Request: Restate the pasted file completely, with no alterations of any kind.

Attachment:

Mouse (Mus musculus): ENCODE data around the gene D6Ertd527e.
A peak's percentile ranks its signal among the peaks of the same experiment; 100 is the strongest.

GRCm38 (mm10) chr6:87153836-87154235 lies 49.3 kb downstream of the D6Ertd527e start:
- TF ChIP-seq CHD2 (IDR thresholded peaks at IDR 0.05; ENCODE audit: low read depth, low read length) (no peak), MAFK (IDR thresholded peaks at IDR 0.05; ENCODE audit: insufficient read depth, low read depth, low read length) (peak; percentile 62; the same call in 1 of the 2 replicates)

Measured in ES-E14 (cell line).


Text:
Mouse (Mus musculus): ENCODE data around the gene D6Ertd527e.
A peak's percentile ranks its signal among the peaks of the same experiment; 100 is the strongest.

GRCm38 (mm10) chr6:87153836-87154235 lies 49.3 kb downstream of the D6Ertd527e start:
- TF ChIP-seq CHD2 (IDR thresholded peaks at IDR 0.05; ENCODE audit: low read depth, low read length) (no peak), MAFK (IDR thresholded peaks at IDR 0.05; ENCODE audit: insufficient read depth, low read depth, low read length) (peak; percentile 62; the same call in 1 of the 2 replicates)

Measured in ES-E14 (cell line).